So that’s all right then. Unless you think it odd that undergraduates on an Eng Lit course should spend quite so long reading what are, essentially, books for kids. That said, I’m reading Frank Furedi’s Where Have All The Intellectuals Gone?, which points out that many undergraduates can go a year without reading a whole book. So maybe the Chester students’ workload is unusually rigorous.

Sunday, January 23, 2022

About best films

Leafing, as yer do, through 1952’s inaugural Sight and Sound Best Films List, the fun appears to be more in the chatter around the whole project than the list itself. 

One refrain, which I yell every time such a vote is taken, is that “the films one thought best (in the history of the cinema, etc.), were not necessarily the films one liked best.” Which I think is what distinguishes the two schools of list. People who vote for The Empire Strikes Back or The Shawshank Redemption in, say, an Empire  poll, do not acknowledge such a distinction; those who pick Vertigo or Tokyo Story in the Sight and Sound are painfully aware of it, although not all will own up to the dichotomy in their own aesthetic. And the complaints about 10 being an arbitrary number: “Why not 50? asked one contributor (sending in 15 choices). Why not 2½? suggested another.”

Which was presumably meant to be facetious, but it suggests another question: what’s the best half of a film, even if the other half disappoints?

Saturday, January 15, 2022

About Turner

Friday, January 14, 2022

About Phonogram

Late to the (Death Of A) Party as always, I read Phonogram: Rue Britannia, Kieron Gillen’s graphic novel that gives a dark fantasy to the glory days of Britpop, and a line leaps up that would have prompted a paragraph or several in my Radiohead book. First:

In those vacuum post-Britpop days that marked the end of the great British indie experiment (Birth: “Spiral Scratch EP”, the Buzzcocks, Death: “K”, Kula Shaker), there was space for all manner of leftist ideas to flourish.”

Gillen’s starting point is pretty much inarguable but in the book I suggested the patient survived the cod-psychedelia of K and staggered on until 1997/8, its terminal hangover depicted in the grooves of (take your pic), Blur by Blur, Ladies and Gentlemen... We Are Floating In Space by Spiritualized, Urban Hymns by The Verve, This Is Hardcore by Pulp (referenced on the cover of Phonogram) or, of course, OK Computer itself. And then Gillen reminds us:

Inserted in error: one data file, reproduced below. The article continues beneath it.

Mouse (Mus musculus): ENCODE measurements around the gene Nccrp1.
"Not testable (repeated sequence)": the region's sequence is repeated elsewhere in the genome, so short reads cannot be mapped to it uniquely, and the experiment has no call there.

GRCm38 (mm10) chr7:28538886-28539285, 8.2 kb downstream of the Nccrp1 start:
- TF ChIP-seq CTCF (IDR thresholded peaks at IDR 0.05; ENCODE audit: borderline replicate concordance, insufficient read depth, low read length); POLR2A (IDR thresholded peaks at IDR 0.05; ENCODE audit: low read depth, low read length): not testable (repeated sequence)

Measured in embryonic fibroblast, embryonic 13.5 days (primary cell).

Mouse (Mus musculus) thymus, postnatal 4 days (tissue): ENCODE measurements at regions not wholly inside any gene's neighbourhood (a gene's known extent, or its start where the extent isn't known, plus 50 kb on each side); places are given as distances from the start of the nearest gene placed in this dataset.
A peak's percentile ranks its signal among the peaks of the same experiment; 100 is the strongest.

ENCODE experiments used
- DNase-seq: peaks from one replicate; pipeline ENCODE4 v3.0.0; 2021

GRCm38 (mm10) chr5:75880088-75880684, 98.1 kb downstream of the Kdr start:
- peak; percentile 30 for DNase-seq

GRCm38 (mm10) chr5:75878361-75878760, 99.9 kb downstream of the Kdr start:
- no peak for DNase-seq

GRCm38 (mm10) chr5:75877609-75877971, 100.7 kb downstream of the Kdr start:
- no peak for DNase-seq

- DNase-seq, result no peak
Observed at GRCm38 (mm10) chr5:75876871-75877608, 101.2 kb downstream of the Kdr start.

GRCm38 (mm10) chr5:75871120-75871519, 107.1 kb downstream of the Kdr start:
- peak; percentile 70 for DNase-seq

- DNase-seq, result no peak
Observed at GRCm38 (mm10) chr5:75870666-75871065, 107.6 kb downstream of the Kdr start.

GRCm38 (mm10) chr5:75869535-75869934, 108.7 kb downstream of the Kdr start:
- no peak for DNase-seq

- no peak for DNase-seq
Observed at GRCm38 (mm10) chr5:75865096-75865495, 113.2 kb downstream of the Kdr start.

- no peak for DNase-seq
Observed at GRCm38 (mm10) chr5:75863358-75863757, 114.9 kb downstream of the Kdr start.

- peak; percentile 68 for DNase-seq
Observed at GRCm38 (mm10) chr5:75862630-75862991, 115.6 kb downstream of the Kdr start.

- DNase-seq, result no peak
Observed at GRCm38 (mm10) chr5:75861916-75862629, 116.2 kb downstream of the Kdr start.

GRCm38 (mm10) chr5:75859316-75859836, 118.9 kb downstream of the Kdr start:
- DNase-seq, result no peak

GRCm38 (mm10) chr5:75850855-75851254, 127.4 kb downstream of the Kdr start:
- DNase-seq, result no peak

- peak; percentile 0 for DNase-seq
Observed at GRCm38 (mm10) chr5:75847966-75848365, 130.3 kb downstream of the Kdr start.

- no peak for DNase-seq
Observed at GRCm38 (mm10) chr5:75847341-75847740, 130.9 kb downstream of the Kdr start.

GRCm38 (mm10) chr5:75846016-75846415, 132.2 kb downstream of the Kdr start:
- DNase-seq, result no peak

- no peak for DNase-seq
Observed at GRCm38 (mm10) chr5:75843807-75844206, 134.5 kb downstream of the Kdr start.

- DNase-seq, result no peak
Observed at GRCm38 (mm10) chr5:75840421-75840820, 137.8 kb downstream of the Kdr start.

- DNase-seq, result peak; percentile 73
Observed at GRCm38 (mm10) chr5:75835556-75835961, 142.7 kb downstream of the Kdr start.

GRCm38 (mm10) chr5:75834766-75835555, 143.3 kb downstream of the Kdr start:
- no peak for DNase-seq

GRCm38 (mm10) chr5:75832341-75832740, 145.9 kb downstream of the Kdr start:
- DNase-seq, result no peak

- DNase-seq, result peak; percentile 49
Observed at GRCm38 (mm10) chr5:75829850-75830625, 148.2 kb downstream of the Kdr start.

The thing with Kenickie is that they, by the very nature of their existence, draw a line between all the enforced dichotomies modern pop. Seriousness is not the same as intelligence, no matter how many times virginal Radiohead fans reiterate it....

Tuesday, January 11, 2022

About ellipses...

 Zoe Williams:

If you trail off a text with “…”, this situates you right in the middle of generation X, but if you ask a younger acquaintance what is so wrong with ellipsis, you doubly age yourself, first by using ellipsis and second by knowing what it is called.

Wednesday, January 05, 2022

About farts

I am intrigued by the tale of TikTok star Stephanie Matto, who sold her farts in jars then claims to have ended up in hospital from over-indulgence in high-fibre foods. Not because of the product itself – that’s just a half-arsed (sorry) take on Piero Manzoni’s Künstlerscheisse – but because of her decision to sell non-fungible tokens of her bottom burps instead, proving once again that NFTs attain a level of conceptualist purity that would leave Duchamp gasping in admiration.

And while we’re on the subject of artists not averse to making a quick buck, this picture just popped up on Twitter, depicting a little soirée Warhol threw at the Factory for (among others) Quentin Crisp, Keith Haring and, uh, Marilyn. A dream dinner party for many – so why do they all look so bloody glum?

Saturday, January 01, 2022

About honours

I’ve long had a morbid obsession with the honours system, as manifested by the various baubles doled out twice a year or so in the name of the monarch. In one sense it’s entirely pointless and silly, but it gives so many hints as to how power and privilege operate in modern society, it can’t sensibly be ignored. This shows especially when we dig down into the particular gongs that particular individuals get. The actors Vanessa Redgrave and Joanna Lumley become dames; William Roache and June Brown, whose fame comes mainly from roles in long-running soap operas, get OBEs, several rungs down the ladder.

One award in particular fascinates; the CMG (Companion of the Most Distinguished Order of St Michael and St George) bestowed upon Daniel Craig as he vacates the role of James Bond. No disrespect intended to Craig himself, who deserves a nod as much as Lumley or Roache. But why this one in particular? It’s an honour generally given to diplomats and other senior government servants rather than actors and most significantly, it was given to Bond himself for his various homicidal and amatory exploits in the service of Queen and Country. Except that Bond is a fictional character and the award was given by his creator, Ian Fleming, rather than by a shadowy committee operating under the nominal authority of the Queen. Essentially, an award more usually given to people for doing a thing is here being given to someone for pretending to do a thing. 

And as I look down the rest of the list, I ask myself how many of the recipients – and not just the actors – fall into the latter category.